Planet of the Dammed

by Adam

Mickey Z.

“An ant may well destroy a whole dam.”

– Chinese proverb

 Here’s an inconvenient truth about An Inconvenient Truth: If every single person in the US were to make every single change Al Gore suggested in the movie, carbon emissions would fall by only 21%.

Translation: Taking shorter showers ain’t gonna make the tiniest bit of difference.

We can’t let greenwashing cause us to lose sight of the big picture. We need to think big. Dam big…

Dams are expensive, destructive, and ineffective. More than 45,000 large dams (read: at least 45 feet high) were built in the 20th century and these structures are a serious green issue that impacts all life on earth. In California alone, dams have resulted in the loss of 90% of that state’s river environment and 95% of the salmon and steelhead habitat—all at a cost fifty times higher than more efficient solutions.

FEMA tells us: “Dams provide a range of economic, environmental, and social benefits, including recreation, flood control, water supply, hydroelectric power, waste management, river navigation, and wildlife habitat.”

But Jacques Leslie, author of Deep Water: The Epic Struggle over Dams, Displaced People, and the Environment, paints a far different picture:

“The world’s dams have shifted so much weight that geophysicists believe they have slightly altered the speed of the earth’s rotation, the tilt of its axis, and the shape of its gravitational field.”

Yeah, the dam issue is that serious—and here’s more:

1. Dams cause greenhouse gas emissions

According to a study done by the National Institute for Space Research, India’s 4,500 dams (third highest behind the US and China) “emit an amount of methane that is equivalent to 850 million tons of carbon dioxide per year.” It seems both carbon dioxide and methane are “released from the decaying vegetation of spillways, reservoirs and turbines of hydropower dams, but methane is twenty-three times more formidable in trapping heat than carbon dioxide.”

2. Dams displace people

As many as 80 million people have been displaced by dams worldwide. This is due to the reservoir created by the dam. In addition, those who live downstream from the dam will no longer have the dynamic river ecosystem that created their environment in the first place. (Obviously, these are not humans with wealth and power.)

3. Dams promote erosion

The folks at International Rivers explain that dams hold back sediments that would naturally replenish downstream ecosystems. “When a river is deprived of its sediment load, it seeks to recapture it by eroding the downstream river bed and banks, undermining bridges and other riverbank structures,” they continue. “Riverbeds downstream of dams are typically eroded by several meters within the decade of first closing a dam; the damage can extend for tens or even hundreds of kilometers below a dam.”

4. Dams lead to plant and animal extinctions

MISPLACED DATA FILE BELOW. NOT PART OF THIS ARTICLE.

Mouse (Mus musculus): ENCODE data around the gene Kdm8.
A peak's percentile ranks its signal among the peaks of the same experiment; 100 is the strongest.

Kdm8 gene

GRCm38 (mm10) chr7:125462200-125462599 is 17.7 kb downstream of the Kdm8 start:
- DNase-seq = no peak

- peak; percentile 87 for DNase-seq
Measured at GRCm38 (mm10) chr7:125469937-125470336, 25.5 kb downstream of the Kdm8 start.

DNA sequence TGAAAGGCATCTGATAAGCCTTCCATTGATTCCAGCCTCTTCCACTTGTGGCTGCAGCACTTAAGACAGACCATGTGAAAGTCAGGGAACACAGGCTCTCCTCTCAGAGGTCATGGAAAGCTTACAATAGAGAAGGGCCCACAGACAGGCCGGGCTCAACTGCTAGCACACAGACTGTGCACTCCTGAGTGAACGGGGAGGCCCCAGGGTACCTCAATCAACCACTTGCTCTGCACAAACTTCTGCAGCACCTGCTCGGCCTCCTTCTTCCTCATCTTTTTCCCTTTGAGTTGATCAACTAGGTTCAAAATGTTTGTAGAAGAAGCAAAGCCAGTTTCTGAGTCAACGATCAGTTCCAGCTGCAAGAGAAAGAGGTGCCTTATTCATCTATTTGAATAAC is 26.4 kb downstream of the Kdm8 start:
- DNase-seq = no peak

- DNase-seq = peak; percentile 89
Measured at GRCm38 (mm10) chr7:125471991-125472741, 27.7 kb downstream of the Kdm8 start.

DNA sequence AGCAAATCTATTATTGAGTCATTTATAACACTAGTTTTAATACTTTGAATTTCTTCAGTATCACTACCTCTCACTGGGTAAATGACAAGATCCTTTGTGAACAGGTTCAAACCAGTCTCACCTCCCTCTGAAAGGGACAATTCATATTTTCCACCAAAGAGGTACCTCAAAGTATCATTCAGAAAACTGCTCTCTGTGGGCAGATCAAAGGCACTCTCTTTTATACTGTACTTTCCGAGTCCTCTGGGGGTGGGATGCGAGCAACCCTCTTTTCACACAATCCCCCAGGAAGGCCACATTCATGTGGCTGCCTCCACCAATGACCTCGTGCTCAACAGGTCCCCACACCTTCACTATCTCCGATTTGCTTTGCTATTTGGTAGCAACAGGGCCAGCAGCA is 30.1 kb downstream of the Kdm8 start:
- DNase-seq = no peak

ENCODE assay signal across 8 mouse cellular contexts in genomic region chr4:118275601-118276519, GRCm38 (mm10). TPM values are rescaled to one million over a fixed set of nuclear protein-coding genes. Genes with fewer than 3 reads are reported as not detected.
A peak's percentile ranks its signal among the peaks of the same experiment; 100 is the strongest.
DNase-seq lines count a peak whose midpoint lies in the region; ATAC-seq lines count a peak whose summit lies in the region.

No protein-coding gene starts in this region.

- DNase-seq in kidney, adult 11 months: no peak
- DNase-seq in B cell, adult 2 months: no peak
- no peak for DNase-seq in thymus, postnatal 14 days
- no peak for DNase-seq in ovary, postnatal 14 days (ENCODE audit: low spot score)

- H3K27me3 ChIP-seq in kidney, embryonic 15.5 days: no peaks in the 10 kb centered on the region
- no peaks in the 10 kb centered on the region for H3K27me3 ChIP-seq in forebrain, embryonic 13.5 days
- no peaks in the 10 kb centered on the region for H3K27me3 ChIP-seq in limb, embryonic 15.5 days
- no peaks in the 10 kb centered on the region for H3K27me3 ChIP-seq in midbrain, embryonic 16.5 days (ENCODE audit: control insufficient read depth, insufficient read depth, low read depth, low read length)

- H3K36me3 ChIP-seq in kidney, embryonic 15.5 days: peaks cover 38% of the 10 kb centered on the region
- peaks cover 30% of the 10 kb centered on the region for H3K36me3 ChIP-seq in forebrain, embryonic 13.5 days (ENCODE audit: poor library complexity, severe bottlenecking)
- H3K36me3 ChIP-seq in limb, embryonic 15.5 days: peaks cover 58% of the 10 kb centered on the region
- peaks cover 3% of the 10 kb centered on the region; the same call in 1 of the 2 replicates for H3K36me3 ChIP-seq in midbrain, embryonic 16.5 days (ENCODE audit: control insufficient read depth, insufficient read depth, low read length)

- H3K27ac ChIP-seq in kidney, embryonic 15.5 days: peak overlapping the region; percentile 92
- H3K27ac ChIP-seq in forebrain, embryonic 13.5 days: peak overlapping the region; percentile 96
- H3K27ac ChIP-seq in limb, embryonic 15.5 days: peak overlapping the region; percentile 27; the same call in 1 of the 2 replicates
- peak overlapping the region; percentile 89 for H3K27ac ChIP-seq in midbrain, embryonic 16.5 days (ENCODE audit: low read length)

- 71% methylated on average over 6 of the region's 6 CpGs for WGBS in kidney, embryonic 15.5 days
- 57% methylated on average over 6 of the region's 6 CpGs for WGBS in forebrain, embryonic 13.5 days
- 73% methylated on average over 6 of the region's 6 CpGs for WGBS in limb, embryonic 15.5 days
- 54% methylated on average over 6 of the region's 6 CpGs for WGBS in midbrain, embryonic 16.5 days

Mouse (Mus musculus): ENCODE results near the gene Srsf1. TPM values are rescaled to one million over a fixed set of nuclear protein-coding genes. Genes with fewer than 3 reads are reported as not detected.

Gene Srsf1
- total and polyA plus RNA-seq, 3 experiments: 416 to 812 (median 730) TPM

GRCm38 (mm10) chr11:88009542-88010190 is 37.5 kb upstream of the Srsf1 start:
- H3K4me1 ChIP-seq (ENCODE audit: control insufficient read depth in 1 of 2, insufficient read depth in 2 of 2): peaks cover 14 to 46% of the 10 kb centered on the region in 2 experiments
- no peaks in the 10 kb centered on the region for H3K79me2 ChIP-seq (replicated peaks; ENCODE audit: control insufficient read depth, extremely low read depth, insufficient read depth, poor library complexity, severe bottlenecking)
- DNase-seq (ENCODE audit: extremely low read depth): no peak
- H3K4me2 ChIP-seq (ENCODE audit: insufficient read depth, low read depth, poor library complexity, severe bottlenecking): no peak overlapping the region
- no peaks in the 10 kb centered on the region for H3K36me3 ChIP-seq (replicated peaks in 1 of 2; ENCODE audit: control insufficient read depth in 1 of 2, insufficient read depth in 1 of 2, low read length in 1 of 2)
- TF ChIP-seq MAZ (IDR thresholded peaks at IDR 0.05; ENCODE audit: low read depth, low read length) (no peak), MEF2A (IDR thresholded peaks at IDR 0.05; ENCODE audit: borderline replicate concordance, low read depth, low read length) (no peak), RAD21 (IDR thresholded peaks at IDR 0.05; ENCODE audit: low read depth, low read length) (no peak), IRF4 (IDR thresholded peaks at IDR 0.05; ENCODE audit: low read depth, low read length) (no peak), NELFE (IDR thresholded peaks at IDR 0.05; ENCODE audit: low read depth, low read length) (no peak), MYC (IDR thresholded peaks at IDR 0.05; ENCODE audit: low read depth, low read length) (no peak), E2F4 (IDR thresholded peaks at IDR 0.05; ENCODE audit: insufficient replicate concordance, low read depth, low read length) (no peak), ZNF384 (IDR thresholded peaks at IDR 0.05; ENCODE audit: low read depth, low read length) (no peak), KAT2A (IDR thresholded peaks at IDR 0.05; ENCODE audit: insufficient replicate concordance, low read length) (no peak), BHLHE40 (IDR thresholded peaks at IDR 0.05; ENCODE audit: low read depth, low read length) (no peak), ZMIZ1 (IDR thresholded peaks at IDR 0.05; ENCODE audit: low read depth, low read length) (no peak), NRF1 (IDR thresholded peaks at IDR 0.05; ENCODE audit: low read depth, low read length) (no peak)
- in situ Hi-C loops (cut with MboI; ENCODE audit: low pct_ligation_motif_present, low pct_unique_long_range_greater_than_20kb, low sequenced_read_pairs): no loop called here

The introduction of such an unnatural structure and concept quite predictably has led to the extinction of many fish and other aquatic species, the disappearance of birds in floodplains, and massive losses of forest, wetlands, and farmland.

5. Dams are temporary solutions

Like many temporary solutions, dams ultimately create more problems than they were supposed to solve.

It should come as no surprise that some eco-activists have pondered the, um…removal of hydroelectric dams. It should also come as no surprise that this brand of contemplation is deemed “terrorism” by the powers-that-be. Of course, those same powerbrokers have no trouble blowing up a dam if it serves their imperial/homicidal interests.

During World War II, for example, British scientists invented a spinning cylindrical “dam buster” bomb specifically to blow up German dams. Less than a decade later, the US Air Force (USAF) regularly bombed dams during the Korean War in order to flood North Korea’s rice farms.

Here’s how the USAF justified such tactics: “To the Communists the smashing of the dams meant primarily the destruction of their chief sustenance—rice. The Westerner can little conceive the awesome meaning that the loss of this staple food commodity has for an Asian—starvation and slow death.”

In a now-declassified memorandum dated April 15, 1969, holy man Billy Graham urged President Nixon to blow up dikes, which “could overnight destroy the economy of North Vietnam.” (With or without Rev. Graham’s heavenly sanction, US bombing of dikes in South Vietnam was already a common and uncontroversial tactic.)

In other words, dam busters are evildoers—except when they aren’t—and either way, the prevalence of hydroelectric dams serves to expedite ecocide. This, my friends, rather effectively sums up the culture in which we struggle.

Can dams be removed and the damage undone? Many say yes, calling it “destruction in the name of creation.” But as I said at the top, it first requires a sea change in our mindset.

The time is long overdue to think big. Dam big…

Mickey Z. is the author of 11 books, most recently the novel Darker Shade of Green. Until the laws are changed or the power runs out, he can be found on an obscure website called Facebook.